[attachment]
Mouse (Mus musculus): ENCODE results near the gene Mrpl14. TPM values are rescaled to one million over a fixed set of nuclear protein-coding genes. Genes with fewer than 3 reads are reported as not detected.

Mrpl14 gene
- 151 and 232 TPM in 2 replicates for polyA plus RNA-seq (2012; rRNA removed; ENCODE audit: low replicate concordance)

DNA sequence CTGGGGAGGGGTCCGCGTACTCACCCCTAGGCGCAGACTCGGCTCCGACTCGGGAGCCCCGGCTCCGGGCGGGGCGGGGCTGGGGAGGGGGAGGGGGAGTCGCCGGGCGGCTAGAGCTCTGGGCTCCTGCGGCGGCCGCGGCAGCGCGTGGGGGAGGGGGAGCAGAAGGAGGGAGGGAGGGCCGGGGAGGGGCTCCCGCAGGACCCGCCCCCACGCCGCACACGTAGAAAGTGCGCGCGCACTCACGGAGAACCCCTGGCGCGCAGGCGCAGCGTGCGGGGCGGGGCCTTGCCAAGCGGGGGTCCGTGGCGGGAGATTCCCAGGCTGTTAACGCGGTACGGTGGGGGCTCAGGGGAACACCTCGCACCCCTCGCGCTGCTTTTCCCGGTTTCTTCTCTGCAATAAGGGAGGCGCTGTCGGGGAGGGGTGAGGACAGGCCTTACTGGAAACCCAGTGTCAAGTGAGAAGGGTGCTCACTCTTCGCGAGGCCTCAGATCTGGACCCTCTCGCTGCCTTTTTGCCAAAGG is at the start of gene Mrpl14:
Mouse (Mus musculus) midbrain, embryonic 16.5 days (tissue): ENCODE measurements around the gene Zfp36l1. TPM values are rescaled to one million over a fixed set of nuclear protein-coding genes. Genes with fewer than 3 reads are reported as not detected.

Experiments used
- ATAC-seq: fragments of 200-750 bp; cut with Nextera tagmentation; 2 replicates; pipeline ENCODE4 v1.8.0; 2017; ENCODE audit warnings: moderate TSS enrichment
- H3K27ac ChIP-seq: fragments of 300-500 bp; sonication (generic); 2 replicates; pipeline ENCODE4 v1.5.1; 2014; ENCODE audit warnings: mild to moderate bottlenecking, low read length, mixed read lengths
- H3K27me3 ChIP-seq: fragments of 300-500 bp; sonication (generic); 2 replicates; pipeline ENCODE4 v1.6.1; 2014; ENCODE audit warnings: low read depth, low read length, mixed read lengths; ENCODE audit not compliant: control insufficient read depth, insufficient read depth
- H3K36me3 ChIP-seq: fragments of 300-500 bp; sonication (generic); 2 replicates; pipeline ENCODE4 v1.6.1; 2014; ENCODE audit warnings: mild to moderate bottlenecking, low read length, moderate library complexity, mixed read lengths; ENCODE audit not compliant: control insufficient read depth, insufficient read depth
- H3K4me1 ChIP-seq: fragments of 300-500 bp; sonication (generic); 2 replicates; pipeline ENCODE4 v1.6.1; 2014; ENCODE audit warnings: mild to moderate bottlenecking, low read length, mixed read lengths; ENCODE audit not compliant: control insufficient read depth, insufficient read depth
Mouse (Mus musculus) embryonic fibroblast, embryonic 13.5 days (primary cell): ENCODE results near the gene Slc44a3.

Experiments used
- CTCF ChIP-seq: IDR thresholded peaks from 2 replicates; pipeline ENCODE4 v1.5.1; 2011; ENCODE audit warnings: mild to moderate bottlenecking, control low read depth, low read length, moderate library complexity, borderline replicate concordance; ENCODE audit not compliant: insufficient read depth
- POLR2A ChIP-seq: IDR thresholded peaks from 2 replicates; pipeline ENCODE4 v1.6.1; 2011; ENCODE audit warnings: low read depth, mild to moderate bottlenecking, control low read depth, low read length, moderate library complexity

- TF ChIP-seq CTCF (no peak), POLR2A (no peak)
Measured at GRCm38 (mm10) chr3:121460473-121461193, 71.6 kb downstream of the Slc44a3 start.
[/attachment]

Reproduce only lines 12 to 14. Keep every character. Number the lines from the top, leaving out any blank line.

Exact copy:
Mouse (Mus musculus) embryonic fibroblast, embryonic 13.5 days (primary cell): ENCODE results near the gene Slc44a3.

Experiments used
- CTCF ChIP-seq: IDR thresholded peaks from 2 replicates; pipeline ENCODE4 v1.5.1; 2011; ENCODE audit warnings: mild to moderate bottlenecking, control low read depth, low read length, moderate library complexity, borderline replicate concordance; ENCODE audit not compliant: insufficient read depth